This article was originally published in the World Orphans Fall Insight Magazine 2018.
“What’s it like in the US?” she says with eager eyes and a smile on her face.
She sets the fried plantains in front of me, and my mouth immediately begins to water. Fixated on the food, I forget about the unanswered question hanging in the air between us.
Realizing the food she has spent hours cooking is already captivating me, she laughs and says, “Did you hear me?”
She wants to know what meals are like in the US, and she is curious about the value Americans place on meals and eating in general. When traveling internationally, I have often found that a cultural phenomenon will be explained to me, and then the person will ask about the difference between my culture and theirs. But I don’t know what to tell her.
My mind starts racing with images of families gathered around Thanksgiving tables piled high with turkey, stuffing, and mashed potatoes. I think about fathers swinging through fast food drive-through windows in minivans overflowing with cleats, soccer balls, and backpacks. I picture kitchens filled with mothers, grandmothers, aunts, cousins, and every type of dessert imaginable on every baking sheet, pie plate, and casserole dish in the house.
The food we eat and the way we consume it is often dictated by a cornucopia of circumstances—season of life, cultural and ethnic tradition, and geographic location. And in the melting pot of the US, those circumstances are vastly and beautifully different. I realize that I cannot speak for others, but I can share my own experiences with her. I invite her to take a stroll down memory lane with me.
As a child, I did not crave nutritional value, but rather warmth, familiarity, and some good old fashioned carbohydrates: my dad’s Saturday morning pancakes that were bigger and fluffier than everyone else’s, warm grilled cheese sandwiches that you had to patiently allow to cool long enough to not burn your tongue—a true exercise in self-restraint, and burritos that were soft on the inside and perfectly crunchy on the corners. These were some of my treasured, simple favorites.
As I begin to describe these different foods to her, I’m reminded of other foods that carry far more vivid memories, and I realize that the food we eat is only partially about the food. What makes food memorable, and even delicious, is often the people with which we consume that food.
I take her back to a West Virginia fall when the leaves are transformed with hues of red, yellow, and orange, and I’m just waking up from a nap. I walk down the hallway of my childhood home to see my grandmother and my mom stirring bowls of cookie dough—the scent of mouth-watering chocolate already wafting through the air. Photo albums are spread across the living room floor, where they had previously been reliving their memories. This place lives on in my mind—this place where my mother and my grandmother stand entrenched between photo albums and sheets of newspaper covered by tiny cookies. With one bite of a warm, chocolate, no-bake cookie, I’m a sleep-eyed eight-year-old child again.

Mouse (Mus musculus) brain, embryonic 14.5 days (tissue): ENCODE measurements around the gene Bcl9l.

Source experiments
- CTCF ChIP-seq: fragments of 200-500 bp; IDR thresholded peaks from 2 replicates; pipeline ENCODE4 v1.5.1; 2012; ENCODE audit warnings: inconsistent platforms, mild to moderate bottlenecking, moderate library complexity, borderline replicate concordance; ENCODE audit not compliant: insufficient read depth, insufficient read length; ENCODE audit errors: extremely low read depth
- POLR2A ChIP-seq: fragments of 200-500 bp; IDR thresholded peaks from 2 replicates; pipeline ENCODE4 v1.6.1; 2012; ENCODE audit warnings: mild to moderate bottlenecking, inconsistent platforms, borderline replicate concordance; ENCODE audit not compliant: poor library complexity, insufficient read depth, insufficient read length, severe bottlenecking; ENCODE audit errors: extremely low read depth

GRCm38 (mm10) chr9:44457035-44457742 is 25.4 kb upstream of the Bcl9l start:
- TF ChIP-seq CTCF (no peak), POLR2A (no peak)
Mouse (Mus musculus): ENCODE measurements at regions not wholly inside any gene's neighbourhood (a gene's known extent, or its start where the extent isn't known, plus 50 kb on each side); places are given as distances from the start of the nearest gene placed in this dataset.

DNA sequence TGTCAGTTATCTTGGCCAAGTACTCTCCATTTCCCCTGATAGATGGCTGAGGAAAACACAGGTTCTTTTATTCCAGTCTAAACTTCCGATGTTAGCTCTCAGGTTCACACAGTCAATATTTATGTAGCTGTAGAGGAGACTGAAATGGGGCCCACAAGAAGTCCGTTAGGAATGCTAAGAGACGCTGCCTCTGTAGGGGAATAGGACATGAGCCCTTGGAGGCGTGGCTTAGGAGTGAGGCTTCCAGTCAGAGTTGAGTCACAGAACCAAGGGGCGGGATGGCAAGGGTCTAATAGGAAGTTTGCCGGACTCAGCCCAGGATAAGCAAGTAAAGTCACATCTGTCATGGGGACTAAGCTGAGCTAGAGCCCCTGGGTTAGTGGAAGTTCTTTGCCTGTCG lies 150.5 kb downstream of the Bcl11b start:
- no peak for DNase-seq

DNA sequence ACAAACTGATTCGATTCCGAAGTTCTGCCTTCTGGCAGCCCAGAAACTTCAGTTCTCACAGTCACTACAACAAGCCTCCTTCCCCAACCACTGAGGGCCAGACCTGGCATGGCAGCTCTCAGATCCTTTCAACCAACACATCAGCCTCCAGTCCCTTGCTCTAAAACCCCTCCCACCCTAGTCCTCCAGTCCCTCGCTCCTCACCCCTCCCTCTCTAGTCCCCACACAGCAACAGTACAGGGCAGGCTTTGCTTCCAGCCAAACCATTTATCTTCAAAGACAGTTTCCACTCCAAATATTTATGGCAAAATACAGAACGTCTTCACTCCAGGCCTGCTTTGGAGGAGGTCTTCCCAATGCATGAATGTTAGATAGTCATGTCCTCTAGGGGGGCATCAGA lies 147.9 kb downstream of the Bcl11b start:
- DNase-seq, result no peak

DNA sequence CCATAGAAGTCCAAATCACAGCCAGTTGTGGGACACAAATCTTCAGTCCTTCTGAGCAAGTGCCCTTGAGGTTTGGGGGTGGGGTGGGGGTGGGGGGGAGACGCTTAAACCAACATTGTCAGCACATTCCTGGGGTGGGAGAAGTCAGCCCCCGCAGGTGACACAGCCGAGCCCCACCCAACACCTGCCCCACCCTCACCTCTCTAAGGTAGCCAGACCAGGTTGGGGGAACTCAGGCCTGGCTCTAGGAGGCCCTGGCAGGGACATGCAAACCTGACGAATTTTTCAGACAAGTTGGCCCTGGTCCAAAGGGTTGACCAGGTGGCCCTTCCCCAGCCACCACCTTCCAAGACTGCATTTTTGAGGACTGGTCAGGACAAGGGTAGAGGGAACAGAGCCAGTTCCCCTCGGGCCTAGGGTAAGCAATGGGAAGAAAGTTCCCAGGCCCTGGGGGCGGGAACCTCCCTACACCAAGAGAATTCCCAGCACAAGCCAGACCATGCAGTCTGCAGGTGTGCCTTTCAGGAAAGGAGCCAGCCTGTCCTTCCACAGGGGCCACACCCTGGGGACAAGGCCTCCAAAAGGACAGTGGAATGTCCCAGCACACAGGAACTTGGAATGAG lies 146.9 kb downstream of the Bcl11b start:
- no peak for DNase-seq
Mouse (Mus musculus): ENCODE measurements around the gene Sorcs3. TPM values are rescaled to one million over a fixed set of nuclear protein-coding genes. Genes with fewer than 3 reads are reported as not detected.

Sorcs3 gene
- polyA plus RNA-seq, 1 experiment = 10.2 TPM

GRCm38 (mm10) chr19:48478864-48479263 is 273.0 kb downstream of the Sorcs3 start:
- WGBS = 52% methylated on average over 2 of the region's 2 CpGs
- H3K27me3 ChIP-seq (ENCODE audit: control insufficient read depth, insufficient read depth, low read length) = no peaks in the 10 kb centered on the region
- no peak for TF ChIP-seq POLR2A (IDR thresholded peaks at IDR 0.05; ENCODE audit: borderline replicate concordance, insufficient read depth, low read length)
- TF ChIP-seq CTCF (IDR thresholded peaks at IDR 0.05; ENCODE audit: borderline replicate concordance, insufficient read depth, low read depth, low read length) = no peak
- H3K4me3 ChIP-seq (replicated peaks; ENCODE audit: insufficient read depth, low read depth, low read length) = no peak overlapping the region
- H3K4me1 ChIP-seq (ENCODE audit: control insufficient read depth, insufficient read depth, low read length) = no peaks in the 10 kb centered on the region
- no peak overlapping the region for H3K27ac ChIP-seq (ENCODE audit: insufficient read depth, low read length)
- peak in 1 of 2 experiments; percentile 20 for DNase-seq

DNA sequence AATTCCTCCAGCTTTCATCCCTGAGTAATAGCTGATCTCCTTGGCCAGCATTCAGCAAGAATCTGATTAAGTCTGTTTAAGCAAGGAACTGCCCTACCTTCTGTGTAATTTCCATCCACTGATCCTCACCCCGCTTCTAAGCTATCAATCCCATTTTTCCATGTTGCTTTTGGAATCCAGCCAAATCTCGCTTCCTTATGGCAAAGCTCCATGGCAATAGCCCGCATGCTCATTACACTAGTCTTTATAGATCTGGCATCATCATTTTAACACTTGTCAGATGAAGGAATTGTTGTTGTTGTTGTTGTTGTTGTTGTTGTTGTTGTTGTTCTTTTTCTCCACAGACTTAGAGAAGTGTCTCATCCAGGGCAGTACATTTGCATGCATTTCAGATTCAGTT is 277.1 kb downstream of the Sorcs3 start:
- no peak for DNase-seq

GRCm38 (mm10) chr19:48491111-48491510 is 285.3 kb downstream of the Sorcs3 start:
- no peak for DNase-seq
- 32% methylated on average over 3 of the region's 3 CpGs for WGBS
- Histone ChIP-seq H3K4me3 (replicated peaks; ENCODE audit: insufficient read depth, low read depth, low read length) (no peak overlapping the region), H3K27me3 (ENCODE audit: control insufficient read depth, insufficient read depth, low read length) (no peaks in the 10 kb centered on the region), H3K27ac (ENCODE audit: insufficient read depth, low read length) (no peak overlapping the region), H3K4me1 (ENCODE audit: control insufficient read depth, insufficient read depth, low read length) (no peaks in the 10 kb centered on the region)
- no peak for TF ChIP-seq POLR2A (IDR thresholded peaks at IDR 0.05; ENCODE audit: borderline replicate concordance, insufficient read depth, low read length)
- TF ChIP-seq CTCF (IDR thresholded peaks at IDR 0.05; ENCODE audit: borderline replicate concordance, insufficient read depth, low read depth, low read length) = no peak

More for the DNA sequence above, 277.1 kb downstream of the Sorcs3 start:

Where I ate meals varied, particularly dependant on season of life. I can recall seasons when sweet moments gathered around food were frequent and precious, as well as seasons when we shoved food quickly into our faces before rushing to the next activity or event. Some seasons were spent at the dinner table with all four of us—my mom, my dad, my sister, and I—gathered around, eating food and discussing that day’s events. In busier seasons, particularly in the height of sports, play practices, and other school activities, food would be passed from the driver’s seat to the backseat—fries, roast beef sandwiches, milkshakes, or burgers.
I remember food being a way that people loved each other. Whether ushering in a new life or saying goodbye to one, friends, family, and members of our church would show up with honey-glazed ham, a casserole, or a crockpot of soup. And that’s how I learned that “I care about you,” can taste like a home-cooked meal.
While I’ve been reminiscing about the food of my childhood, I realize I haven’t told her about what food means to me today. I explain to her that my husband and I recently moved to a location in West Virginia that is more rural than the community in which I was raised. In the heart of the Appalachian Mountains, bluegrass music nights at local churches welcome both local residents and guests. Summer afternoons and evenings are spent playing in creeks and rivers, and hospitality and good food are tightly linked.
Within a month of moving, our neighbor greeted us with homemade blackberry jam—carefully made from blackberries she had picked herself. The language of hospitality here is wrapped up in both sustenance and a love for the earth. You don’t leave someone’s house hungry. Here, people garden tomatoes, peppers, corn, and greens. They forage for blackberries, raspberries, mushrooms, and ramps. They hunt wildlife and raise livestock. And when you’re invited into these homes or welcomed to the neighborhood, you reap the benefits in jars of jam, homemade pasta sauce, and honey.
In the midst of all my talking, I realize I haven’t yet eaten the food placed in front of me. I pick up a fried plantain and take a bite, grateful that it isn’t cold yet. The salty, fried, mildly sweet taste is just one of my favorite parts of Haiti. I could be served fried plantains anywhere, but in my mind, I will always be right here in this room with her, telling stories about our childhood, laughing about the day’s events, and sharing stories of our hopes and dreams.
As I reach for another plantain, I look at her and say, “Thank you for making this incredible food. It’s delicious.”
Her face illuminates with pride, as she says, with a hint of nostalgia, “I cook the way my mama taught me.”